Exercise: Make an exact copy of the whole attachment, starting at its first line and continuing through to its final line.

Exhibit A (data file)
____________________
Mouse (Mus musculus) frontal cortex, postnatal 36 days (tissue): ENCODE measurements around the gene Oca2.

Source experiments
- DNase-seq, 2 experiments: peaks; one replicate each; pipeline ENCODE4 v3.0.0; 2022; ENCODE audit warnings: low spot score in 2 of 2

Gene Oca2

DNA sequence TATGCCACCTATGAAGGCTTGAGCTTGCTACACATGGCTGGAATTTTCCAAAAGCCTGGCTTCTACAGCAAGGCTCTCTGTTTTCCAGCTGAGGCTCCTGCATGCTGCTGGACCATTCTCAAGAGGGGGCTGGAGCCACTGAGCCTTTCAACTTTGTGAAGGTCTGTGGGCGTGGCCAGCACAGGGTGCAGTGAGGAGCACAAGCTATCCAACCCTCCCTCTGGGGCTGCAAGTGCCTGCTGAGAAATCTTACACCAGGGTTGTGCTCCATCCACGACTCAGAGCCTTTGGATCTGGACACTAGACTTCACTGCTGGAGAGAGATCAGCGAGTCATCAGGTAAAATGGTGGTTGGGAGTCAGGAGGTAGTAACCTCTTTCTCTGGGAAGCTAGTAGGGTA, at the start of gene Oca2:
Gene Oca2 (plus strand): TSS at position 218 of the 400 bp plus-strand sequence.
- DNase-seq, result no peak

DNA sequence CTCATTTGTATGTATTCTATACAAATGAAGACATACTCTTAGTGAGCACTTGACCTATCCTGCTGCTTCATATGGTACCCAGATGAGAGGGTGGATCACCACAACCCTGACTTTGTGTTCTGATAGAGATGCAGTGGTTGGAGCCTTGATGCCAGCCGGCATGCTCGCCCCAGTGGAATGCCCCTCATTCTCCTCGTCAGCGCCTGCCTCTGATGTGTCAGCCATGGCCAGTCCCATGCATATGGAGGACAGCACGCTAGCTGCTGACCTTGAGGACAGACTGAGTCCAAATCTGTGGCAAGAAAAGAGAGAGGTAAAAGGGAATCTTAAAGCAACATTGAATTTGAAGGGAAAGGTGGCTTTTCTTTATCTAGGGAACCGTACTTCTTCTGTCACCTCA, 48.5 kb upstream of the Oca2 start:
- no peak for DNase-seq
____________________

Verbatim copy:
Mouse (Mus musculus) frontal cortex, postnatal 36 days (tissue): ENCODE measurements around the gene Oca2.

Source experiments
- DNase-seq, 2 experiments: peaks; one replicate each; pipeline ENCODE4 v3.0.0; 2022; ENCODE audit warnings: low spot score in 2 of 2

Gene Oca2

DNA sequence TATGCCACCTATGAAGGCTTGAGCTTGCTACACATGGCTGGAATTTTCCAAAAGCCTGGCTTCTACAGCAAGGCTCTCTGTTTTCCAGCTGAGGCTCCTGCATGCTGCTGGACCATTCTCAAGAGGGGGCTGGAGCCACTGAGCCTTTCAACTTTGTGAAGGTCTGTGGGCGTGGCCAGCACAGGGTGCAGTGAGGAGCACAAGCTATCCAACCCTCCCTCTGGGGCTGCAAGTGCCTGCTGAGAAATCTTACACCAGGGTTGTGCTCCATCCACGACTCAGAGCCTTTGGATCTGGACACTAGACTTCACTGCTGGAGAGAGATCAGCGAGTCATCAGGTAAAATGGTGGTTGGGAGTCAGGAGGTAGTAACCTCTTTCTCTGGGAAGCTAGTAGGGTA, at the start of gene Oca2:
Gene Oca2 (plus strand): TSS at position 218 of the 400 bp plus-strand sequence.
- DNase-seq, result no peak

DNA sequence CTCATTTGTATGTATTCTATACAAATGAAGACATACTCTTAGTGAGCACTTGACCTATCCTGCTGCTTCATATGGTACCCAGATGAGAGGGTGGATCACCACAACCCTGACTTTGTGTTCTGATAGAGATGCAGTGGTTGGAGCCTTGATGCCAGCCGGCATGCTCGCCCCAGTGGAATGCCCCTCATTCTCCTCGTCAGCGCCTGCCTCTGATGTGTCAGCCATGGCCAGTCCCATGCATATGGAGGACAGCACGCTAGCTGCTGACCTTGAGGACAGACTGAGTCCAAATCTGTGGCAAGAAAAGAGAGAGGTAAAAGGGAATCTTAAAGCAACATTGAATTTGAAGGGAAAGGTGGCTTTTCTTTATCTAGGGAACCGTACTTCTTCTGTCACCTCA, 48.5 kb upstream of the Oca2 start:
- no peak for DNase-seq